February 08, 2004 |
Denton: A veteran serving those afflicted in
By Tommy Denton
the aftermath of Operation Desert Storm in 1991, former Army
mechanic Kirt Love observed the destruction of an Iraqi weapons
more than a decade, Love fought a battle of another sort to receive
medical attention for chronic migraines, abdominal pain and other
debilitating ailments that came to be identified as "Gulf War
Syndrome." After filing in 1993 for disability benefits, he finally
was able to convince Veterans Affairs last year that his ailments
As reported by Robert Tomsho last week in The
Wall Street Journal, Love's circumstances were complicated from the
outset for a variety of reasons. First, Love was not able to obtain
a detailed account of his unit's exact location where he was
believed to have been exposed to biological weapons during the
To exacerbate matters, his Army medical files
contained no record of the vaccines and antidotes given to him
before he went into the combat zone.
So for a decade, Love battled the bureaucracy
before he finally persuaded the VA of the connections between his
ailments and his wartime experiences. In response, he has founded
the advocacy group Desert Storm Battle Registry, which advises
veterans of current conflicts about what they may be up against with
"What I went through," Love told The Wall
Street Journal, "no one should go through. Unfortunately, it's going
to happen again."
That observation should concern the men and
women now serving in Afghanistan and Iraq, because even the Pentagon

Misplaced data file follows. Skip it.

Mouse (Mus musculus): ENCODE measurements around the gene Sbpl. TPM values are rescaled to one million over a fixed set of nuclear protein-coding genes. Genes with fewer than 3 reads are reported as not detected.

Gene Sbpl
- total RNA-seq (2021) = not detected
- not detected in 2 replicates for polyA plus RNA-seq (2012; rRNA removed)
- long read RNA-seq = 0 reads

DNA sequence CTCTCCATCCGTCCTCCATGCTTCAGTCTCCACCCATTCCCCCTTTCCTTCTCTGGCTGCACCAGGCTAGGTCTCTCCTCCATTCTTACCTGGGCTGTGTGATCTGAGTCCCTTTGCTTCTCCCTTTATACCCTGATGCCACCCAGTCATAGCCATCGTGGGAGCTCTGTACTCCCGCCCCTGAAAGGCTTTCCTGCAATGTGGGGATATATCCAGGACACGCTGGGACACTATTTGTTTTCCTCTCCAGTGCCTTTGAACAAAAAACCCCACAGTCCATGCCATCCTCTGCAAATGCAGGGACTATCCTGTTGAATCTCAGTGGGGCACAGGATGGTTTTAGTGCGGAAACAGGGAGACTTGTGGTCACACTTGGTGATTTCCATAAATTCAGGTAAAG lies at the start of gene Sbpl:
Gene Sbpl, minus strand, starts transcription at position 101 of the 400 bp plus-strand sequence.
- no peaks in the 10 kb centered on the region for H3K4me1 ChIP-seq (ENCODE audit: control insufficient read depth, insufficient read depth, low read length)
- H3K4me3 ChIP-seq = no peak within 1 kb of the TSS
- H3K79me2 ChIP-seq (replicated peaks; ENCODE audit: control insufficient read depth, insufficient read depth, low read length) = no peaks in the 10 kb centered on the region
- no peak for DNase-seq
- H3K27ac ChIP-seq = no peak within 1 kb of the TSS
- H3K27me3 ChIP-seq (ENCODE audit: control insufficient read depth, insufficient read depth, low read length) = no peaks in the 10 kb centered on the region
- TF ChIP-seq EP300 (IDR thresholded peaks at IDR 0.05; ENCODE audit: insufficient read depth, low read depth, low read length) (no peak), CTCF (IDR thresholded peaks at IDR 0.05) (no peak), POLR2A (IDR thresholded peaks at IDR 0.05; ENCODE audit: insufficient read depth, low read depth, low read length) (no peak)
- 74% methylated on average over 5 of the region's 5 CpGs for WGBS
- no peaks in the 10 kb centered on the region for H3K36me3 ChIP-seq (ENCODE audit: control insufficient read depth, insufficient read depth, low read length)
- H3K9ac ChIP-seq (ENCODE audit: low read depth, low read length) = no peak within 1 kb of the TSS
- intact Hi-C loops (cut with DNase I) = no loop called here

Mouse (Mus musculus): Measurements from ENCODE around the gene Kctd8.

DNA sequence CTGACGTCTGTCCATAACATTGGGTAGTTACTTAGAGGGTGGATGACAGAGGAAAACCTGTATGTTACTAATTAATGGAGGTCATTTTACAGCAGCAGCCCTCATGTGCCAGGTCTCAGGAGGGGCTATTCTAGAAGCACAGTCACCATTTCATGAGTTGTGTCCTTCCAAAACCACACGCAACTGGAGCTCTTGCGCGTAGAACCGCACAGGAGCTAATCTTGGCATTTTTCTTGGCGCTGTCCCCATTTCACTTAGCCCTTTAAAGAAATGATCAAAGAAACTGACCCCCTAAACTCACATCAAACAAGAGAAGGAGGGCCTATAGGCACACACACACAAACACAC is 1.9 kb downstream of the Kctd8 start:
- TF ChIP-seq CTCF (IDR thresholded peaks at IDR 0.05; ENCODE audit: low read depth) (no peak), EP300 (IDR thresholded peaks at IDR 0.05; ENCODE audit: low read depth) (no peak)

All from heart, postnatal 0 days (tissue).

acknowledges shortcomings in the records of the inoculations
administered to soldiers against a multitude of exotic diseases.
Such gaps prevent proper tracking of vaccines
and other preventive treatments or the times and locations of
possible exposure to chemical or biological agents.
Veterans like Love argue that such records are
critical not only to establish eligibility for veterans benefits but
also to assist physicians to diagnose and identify the causes of
delayed illnesses that may develop years later and to treat them.
Congress agreed, enacting a law in 1997
requiring the Pentagon to improve monitoring of wartime troops'
health. But according to U.S. Rep. Steve Buyer, R-Ind., a Gulf War
veteran who helped draft the law, the Defense Department's progress
toward developing a comprehensive, continuously current database of
medical histories has been "disheartening."
A General Accounting Office audit concluded
that the tracking system would not be complete until 2007. That's
not good news for Love, who has labored long and hard to prevent his
successors from experiencing his plight, but it's worse news for his
successors now in uniform.
Love, as it turns out, lives in Mount Jackson,
about 135 miles north of Roanoke, just off Interstate 81. From Exit
269 to Virginia 730, go a half-mile and take the left turn for 2 1/2
miles on U.S. 11, also known as the Lee-Jackson Highway and the
116th Infantry Regiment Memorial Highway.
Maybe it's stretching mere coincidence, but
the juncture of Kirt Love, Mount Jackson and the 116th Infantry
Regiment Memorial Highway strikes me as worthy of reflection on
certain timeless seams of history - and devotion to certain ideals.
Organized Nov. 3, 1741, in Augusta County at
Beverley's Mill Place, later renamed Staunton, the 116th Infantry
Regiment possesses a long and distinguished pedigree. After service
in the French and Indian War, the regiment later saw extensive
action in several engagements during the Revolutionary War.
Among its several iterations, the "Stonewall
Brigade" also presented its colors in numerous battles during the
"Late Unpleasantness," as well as in World War I, World War II and
In other words, for more than 2 1/2 centuries,
the 116th Infantry Regiment answered the call to duty, as deemed at
various times to be right and proper. The current proximity of Kirt
Love, Mount Jackson and the memorial to the 116th should arouse
gratitude for one dedicated man, in one historical place, who
understands something of the legacy of service to those who serve.
Defense Secretary Donald Rumsfeld's minions in
the Pentagon should emulate that same dedication.